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Basically, let's say that I have a batch file that calls myapp1.exe and myapp1.exe exits with Exit Code 1. Can the batch file capture this information and either force the batch file to exit with that same exit code or perform some other logic?

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3 Answers 3

up vote 18 down vote accepted
@echo off
rem ...
set errorlevel=
MyApp1.exe
exit /b %errorlevel%

would be the explicit variant.

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thnx, until powershell can return negative exit codes I'm forced to continue wrapping my powershell scripts w/ batch scripts~ –  BigHomie Jan 24 '13 at 21:26
1  
It appears that at least PowerShell v3 can return negative exit codes: powershell 'exit -5'; $LASTEXITCODE yields -5 for me. –  Joey Dec 2 '13 at 10:27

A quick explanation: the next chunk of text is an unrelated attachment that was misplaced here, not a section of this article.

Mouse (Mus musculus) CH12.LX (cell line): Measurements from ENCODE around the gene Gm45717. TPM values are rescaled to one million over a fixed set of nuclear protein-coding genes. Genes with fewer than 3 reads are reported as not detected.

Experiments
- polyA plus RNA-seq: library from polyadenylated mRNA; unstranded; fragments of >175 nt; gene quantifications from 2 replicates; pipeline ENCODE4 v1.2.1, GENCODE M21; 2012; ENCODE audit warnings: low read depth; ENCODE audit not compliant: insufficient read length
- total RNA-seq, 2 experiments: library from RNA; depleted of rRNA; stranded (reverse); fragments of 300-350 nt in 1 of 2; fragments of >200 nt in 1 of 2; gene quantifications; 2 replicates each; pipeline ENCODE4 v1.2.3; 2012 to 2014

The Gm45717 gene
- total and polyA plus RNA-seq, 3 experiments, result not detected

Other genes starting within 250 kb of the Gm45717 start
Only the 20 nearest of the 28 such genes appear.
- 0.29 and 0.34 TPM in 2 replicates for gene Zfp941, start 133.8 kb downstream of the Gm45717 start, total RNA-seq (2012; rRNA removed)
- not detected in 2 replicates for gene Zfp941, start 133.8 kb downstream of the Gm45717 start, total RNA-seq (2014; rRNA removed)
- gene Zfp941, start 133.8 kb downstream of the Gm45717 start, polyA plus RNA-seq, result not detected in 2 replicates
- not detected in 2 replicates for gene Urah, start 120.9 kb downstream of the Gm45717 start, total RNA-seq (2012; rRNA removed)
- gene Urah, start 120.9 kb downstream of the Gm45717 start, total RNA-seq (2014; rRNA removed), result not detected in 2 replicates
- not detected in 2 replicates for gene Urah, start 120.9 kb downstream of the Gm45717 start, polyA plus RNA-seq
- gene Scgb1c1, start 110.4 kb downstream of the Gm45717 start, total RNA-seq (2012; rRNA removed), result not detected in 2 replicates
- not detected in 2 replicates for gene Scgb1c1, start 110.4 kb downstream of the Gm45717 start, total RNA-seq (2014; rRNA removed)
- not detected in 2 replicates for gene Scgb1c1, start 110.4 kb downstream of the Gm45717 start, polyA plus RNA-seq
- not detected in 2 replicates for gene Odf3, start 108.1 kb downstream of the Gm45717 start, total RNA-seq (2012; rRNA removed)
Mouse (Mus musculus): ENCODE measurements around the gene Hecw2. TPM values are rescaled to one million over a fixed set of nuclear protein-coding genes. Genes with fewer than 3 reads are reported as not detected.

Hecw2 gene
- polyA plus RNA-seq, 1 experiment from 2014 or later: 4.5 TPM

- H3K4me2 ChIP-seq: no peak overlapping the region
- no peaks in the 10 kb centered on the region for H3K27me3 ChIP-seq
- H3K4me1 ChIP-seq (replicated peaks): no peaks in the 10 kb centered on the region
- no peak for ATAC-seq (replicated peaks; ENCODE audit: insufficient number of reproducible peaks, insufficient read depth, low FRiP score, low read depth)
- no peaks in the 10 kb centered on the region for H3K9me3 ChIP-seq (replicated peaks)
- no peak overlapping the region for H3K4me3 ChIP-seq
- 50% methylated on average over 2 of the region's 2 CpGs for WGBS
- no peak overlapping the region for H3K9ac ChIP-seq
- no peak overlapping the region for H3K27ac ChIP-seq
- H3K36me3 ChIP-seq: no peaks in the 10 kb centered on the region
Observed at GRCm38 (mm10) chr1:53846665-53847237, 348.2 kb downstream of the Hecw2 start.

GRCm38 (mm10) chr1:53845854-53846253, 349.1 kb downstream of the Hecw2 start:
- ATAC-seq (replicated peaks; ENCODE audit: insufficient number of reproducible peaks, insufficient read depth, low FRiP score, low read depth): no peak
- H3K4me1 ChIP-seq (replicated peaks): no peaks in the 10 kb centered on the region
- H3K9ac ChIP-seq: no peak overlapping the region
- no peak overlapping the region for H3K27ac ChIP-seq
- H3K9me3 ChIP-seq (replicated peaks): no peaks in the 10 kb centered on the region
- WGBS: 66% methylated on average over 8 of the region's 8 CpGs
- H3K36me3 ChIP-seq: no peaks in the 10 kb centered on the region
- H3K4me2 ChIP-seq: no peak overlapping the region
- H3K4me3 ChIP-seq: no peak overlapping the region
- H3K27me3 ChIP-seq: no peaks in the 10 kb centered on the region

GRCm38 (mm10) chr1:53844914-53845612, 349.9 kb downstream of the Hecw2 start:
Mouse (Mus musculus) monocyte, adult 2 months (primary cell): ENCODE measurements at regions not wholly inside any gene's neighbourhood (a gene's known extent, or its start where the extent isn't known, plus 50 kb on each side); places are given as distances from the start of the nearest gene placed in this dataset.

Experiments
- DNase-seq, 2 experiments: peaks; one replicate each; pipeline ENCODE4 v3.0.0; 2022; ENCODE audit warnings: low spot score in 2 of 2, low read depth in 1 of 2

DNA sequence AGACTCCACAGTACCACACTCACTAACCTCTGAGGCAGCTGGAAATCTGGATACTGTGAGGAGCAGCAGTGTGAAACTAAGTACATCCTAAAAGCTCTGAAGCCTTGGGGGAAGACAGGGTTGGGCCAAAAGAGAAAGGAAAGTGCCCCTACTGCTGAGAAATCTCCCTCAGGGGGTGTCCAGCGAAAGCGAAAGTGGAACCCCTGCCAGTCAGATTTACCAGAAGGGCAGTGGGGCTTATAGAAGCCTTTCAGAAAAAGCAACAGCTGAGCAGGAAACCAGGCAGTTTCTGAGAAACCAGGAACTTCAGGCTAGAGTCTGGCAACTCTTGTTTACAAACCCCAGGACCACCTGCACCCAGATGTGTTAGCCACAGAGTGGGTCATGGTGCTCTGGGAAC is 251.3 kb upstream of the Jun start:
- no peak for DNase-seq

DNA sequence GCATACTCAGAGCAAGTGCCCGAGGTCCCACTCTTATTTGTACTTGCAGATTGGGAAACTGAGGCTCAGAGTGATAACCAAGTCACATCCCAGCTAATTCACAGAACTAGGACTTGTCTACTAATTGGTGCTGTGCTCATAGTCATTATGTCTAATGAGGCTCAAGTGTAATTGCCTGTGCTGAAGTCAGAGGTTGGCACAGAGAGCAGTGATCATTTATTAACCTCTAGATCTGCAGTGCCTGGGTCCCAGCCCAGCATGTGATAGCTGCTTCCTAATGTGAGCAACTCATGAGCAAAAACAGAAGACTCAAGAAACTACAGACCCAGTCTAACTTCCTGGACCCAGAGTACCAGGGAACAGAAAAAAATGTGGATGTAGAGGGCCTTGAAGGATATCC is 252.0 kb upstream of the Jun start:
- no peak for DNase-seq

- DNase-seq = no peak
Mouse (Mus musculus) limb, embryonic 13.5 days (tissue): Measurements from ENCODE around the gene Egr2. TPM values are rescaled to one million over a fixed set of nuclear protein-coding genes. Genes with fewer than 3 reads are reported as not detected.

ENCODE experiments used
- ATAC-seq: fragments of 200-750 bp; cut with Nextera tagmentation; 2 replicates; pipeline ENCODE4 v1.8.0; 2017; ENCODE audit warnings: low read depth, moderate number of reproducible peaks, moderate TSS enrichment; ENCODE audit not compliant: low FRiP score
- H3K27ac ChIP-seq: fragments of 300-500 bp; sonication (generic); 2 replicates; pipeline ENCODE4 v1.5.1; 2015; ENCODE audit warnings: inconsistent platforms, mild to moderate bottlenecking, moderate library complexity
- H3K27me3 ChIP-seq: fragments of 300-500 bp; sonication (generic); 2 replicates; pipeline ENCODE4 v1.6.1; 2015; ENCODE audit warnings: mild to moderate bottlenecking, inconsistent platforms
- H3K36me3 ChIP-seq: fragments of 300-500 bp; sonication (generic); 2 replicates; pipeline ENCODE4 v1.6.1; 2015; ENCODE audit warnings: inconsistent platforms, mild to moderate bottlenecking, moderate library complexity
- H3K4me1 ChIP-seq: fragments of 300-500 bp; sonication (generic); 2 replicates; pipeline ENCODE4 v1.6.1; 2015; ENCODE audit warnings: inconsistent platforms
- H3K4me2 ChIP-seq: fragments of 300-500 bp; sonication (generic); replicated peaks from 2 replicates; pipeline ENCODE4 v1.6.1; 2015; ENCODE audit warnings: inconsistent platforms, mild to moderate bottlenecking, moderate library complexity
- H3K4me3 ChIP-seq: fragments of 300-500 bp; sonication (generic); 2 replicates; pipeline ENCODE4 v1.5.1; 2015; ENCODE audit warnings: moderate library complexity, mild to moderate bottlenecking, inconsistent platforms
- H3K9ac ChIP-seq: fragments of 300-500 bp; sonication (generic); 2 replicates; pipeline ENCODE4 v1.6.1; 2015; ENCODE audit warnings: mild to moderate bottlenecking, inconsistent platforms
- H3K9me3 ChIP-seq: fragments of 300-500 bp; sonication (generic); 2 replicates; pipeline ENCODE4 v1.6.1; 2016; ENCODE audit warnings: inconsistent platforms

You could try using errorlevels. Some more info here.

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7  
Do, or do not. There is no "try". (And in this case, if you do use the errorlevel, it will work ;) –  ewall Sep 10 '10 at 2:31

The accepted answer is correct, but if you are using call to call another batch script, and that second batch script is using SetLocal, you may need to use a parsing trick to accomplish this. If you are running into this, add the following code before your exit b:

ENDLOCAL&set myvariable=%myvariable%

Now the value of myvariable is made available to the calling context and you can see the value in the other script.

References:
http://stackoverflow.com/a/16167938/89590
http://www.borngeek.com/2008/05/22/exiting-batch-file-contexts/

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